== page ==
Wanjira W. Kezzy, Ruth W. Thinguri


Psychosocial education is offered in secondary schools in Kenya. This is because the education plays an important role in development of useful social skills. In 2003 curriculum was revised and life skills lesson were integrated in to various subjects. Kenya Institute of Education (KIE) infused life skills lessons in secondary schools with an aim of overcoming psychological challenges among students as well as strengthening a positive behavior. The study focused on analyzing critically the influence of psychosocial education has on student's social adjustment in secondary schools. The researcher therefore sought to critically analyze the influence of sexuality education on students' social adjustment in schools, the influence of self-esteem on students' social adjustment, the impact of assertiveness and self-awareness education on students' social adjustment in secondary schools. The findings of this study will have great significance to educational stakeholders who may apprehend the importance of psychosocial education among secondary school students hence support it in different aspects. The research methodology used was critical analysis to critique the impact of psychosocial education on student's social adjustment in schools. The researcher critiqued the related literature that was available to support the methodology. The study concluded that psychosocial education assists learners to develop essential social skills. These skills enable them to attain desirable attitudes, make right choices and form healthy relationships. The study had the following recommendations: the government of Kenya should provide resources needed to offer this education. Curriculum developers and Kenya Institute of Education (KIE) should ensure that psychosocial education provided is of high quality. Teacher Service Commission (TSC) officers should assess the programmes to improve their effectualness and teachers should seek professional training to have intensive knowledge on how to provide this education.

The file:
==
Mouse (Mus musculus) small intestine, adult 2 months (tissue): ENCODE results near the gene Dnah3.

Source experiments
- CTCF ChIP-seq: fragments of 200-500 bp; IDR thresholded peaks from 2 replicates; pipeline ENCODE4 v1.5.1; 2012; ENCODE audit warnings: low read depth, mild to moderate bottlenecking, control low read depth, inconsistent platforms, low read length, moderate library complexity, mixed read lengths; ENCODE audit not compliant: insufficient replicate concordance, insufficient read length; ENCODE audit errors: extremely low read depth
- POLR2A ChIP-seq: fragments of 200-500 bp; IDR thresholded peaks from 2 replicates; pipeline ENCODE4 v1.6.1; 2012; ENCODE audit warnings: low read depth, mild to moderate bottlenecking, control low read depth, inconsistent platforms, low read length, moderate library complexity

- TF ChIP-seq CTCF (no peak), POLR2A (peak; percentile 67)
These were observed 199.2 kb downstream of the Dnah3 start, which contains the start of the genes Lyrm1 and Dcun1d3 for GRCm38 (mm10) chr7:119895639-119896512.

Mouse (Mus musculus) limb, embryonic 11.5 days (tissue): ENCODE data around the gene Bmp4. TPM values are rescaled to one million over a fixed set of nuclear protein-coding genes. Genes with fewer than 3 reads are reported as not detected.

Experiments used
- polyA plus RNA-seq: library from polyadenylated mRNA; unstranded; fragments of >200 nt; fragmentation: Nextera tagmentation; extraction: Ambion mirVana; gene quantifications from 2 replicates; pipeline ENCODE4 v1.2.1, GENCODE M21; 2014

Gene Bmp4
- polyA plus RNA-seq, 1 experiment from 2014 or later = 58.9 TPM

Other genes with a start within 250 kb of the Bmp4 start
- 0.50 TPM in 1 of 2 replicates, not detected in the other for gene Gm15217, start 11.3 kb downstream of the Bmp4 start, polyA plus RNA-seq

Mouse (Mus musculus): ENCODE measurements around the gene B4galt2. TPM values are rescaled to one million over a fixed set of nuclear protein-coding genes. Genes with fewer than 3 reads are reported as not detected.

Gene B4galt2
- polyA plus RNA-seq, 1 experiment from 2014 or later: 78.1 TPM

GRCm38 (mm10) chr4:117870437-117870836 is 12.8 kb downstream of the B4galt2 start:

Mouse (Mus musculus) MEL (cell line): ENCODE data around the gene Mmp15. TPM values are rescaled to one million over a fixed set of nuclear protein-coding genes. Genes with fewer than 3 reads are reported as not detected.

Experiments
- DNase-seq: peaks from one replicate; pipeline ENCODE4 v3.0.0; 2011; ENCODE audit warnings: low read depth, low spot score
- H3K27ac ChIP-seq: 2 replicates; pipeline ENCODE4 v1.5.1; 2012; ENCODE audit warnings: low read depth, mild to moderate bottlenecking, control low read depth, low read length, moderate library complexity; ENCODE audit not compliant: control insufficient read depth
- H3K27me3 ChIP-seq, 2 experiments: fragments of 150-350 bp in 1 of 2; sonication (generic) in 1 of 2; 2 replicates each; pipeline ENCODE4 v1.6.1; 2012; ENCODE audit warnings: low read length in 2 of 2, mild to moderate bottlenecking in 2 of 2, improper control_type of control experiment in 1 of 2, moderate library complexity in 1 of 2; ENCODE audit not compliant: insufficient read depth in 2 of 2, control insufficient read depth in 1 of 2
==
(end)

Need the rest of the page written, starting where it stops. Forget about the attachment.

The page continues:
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psychosocial, psychosocial education, social adjustment, secondary school students


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DOI: http://dx.doi.org/10.46827/ejes.v0i0.784


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